• Planning, structuring and implementing various transactions including negotiating and drafting various strategic transactions, contractual joint ventures, manufacturing agreements, license agreements,
    distribution and representation agreements; 
  • Implementing optimal structures for foreign direct investment whether through mergers, acquisitions, joint ventures, strategic alliances or the creation of Greenfield investments as well as tax optimization and analysis; Assistance with registering, licensing and protecting intellectual property; 
  • Advising in import and export procedures; 
  • Guidance on local employment and labor law issues; 
  • Conducting due diligence and developing policies designed to mitigate various compliance risks including the FCPA and other applicable anti-bribery laws.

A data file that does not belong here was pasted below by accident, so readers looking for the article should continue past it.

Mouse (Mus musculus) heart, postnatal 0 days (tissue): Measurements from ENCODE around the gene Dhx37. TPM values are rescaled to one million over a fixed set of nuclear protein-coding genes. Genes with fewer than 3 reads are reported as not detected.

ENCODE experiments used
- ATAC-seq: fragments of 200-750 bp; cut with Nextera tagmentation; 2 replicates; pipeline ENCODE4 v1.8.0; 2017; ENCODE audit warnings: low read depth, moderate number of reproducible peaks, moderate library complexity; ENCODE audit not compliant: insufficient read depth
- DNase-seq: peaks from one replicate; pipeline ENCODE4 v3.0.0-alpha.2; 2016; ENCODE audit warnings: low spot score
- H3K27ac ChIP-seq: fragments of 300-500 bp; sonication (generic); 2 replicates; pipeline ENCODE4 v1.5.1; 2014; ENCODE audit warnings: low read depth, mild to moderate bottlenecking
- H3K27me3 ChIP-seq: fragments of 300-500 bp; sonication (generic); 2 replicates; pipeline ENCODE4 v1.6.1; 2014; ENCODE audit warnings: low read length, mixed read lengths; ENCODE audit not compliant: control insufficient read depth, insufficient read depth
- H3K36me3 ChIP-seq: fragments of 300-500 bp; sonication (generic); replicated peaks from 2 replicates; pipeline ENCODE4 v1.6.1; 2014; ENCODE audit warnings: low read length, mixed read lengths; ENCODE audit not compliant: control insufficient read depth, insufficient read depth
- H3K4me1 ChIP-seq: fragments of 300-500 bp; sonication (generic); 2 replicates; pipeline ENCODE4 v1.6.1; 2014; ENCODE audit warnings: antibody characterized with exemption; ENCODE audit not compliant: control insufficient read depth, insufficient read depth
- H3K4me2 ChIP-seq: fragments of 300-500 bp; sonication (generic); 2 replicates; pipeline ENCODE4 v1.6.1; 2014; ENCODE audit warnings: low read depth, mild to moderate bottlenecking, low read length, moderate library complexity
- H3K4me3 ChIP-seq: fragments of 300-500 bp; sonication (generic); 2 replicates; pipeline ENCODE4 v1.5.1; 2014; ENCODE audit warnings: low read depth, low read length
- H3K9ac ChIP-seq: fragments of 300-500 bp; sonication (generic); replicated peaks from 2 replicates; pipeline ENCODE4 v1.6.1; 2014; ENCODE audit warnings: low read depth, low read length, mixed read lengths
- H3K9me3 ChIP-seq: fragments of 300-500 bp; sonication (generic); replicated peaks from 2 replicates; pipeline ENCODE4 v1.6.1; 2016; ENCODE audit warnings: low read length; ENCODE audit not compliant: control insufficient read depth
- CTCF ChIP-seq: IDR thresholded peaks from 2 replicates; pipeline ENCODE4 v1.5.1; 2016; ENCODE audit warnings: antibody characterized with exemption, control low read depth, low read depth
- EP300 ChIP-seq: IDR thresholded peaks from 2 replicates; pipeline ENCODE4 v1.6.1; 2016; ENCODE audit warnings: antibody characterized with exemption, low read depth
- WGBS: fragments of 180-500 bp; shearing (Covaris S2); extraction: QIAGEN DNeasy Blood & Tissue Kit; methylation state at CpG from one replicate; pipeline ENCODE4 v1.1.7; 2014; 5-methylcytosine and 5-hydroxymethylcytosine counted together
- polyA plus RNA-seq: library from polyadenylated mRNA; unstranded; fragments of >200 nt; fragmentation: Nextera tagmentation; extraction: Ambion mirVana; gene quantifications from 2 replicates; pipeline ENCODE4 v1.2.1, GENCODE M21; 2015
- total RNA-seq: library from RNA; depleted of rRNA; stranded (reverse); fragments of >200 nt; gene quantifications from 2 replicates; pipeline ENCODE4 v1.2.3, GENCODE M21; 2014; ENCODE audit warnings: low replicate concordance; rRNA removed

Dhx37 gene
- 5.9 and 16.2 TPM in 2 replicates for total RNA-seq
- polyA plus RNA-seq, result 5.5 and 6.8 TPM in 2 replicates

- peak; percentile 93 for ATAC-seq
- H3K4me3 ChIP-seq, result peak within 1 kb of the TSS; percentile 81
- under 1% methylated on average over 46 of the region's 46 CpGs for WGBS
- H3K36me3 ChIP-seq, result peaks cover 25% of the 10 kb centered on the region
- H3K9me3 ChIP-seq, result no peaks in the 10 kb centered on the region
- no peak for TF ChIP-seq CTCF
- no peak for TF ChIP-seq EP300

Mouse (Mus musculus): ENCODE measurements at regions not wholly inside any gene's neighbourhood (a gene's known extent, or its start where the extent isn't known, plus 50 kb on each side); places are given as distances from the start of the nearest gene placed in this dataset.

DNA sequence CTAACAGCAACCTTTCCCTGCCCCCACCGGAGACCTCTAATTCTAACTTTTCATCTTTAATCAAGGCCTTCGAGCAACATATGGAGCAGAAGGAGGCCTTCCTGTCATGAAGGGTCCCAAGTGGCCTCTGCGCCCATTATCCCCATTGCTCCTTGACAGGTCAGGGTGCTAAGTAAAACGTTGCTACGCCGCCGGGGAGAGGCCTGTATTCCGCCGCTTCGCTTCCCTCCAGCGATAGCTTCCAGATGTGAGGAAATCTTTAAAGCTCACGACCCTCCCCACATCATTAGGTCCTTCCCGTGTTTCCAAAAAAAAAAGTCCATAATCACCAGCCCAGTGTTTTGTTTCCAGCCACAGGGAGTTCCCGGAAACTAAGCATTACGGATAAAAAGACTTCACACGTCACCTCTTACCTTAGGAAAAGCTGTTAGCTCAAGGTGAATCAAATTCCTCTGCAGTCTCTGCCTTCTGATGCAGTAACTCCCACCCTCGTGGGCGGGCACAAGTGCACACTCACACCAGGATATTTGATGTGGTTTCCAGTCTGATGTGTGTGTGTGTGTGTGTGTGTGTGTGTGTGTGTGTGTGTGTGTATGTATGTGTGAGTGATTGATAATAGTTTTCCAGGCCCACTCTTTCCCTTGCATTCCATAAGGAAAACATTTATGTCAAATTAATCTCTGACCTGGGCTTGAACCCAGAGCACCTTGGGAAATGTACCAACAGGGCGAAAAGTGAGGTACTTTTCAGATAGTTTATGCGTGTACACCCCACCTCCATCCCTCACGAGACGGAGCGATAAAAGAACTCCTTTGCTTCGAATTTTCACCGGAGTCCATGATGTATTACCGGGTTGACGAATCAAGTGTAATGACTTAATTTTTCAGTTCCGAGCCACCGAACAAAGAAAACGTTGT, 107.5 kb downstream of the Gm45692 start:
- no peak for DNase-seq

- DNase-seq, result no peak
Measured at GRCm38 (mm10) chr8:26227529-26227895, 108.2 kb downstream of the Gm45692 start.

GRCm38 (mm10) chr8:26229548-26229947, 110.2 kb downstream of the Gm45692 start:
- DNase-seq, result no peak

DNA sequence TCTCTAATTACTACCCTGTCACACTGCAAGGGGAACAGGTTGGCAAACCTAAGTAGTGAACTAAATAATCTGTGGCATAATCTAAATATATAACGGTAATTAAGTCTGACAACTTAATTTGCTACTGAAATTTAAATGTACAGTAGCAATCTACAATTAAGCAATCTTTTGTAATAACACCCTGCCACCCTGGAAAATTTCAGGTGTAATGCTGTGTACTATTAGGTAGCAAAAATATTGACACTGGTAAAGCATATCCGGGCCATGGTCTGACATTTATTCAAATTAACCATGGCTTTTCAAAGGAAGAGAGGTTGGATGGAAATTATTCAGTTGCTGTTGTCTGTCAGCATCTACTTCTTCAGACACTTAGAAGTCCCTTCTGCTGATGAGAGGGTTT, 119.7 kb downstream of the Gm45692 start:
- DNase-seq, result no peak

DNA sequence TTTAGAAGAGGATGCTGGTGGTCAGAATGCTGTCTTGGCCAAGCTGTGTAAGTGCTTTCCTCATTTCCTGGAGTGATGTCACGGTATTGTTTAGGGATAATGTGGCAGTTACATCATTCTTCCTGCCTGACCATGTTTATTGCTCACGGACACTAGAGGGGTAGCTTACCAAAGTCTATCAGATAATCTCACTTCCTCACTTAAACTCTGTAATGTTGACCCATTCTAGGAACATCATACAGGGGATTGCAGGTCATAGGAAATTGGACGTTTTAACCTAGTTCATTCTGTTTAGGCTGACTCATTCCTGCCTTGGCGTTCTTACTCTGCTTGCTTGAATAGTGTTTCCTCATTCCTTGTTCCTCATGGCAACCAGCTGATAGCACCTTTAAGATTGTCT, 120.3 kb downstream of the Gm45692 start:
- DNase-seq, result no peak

• Represented a North American railcar manufacturer in licensing know-how and technology to a Russian party for development of a state-of-the-art railcar manufacturing facility and building freight railcars.
  • Advised a medical device manufacturer with respect to Russian distributorship, anti-trust and public procurement laws; drafted a strategic agreement for distribution of medical devices.
  • Conducted transactional due diligence of a client’s Russian contracting parties. 
  • Assisted a manufacturer of oil and gas equipment with international trade compliance matters in Russia.
  • Counseled a manufacturer of dietary supplements with respect to health and sanitary regulations and registrations necessary to import dietary supplements to Russia.
  • Represented a steel fabricator in a dispute involving steel for Moscow – St. Petersburg express train terminal. 
  • Established beer distribution for a client in Russia.
  • Assisted U.S. forestry investors with structuring a joint venture with a partner in the Republic of Karelia.


For more information, please contact Jennifer Schwesig.